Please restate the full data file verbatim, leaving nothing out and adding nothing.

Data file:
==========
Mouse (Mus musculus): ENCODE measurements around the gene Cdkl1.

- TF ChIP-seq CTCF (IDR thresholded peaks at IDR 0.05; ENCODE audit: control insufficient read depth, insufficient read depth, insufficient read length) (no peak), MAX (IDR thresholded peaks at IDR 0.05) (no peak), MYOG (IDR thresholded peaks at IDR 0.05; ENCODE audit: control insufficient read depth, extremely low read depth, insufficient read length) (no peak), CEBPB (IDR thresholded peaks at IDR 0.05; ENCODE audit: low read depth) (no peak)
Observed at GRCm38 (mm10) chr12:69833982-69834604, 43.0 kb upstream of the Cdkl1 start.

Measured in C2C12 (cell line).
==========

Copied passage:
Mouse (Mus musculus): ENCODE measurements around the gene Cdkl1.

- TF ChIP-seq CTCF (IDR thresholded peaks at IDR 0.05; ENCODE audit: control insufficient read depth, insufficient read depth, insufficient read length) (no peak), MAX (IDR thresholded peaks at IDR 0.05) (no peak), MYOG (IDR thresholded peaks at IDR 0.05; ENCODE audit: control insufficient read depth, extremely low read depth, insufficient read length) (no peak), CEBPB (IDR thresholded peaks at IDR 0.05; ENCODE audit: low read depth) (no peak)
Observed at GRCm38 (mm10) chr12:69833982-69834604, 43.0 kb upstream of the Cdkl1 start.

Measured in C2C12 (cell line).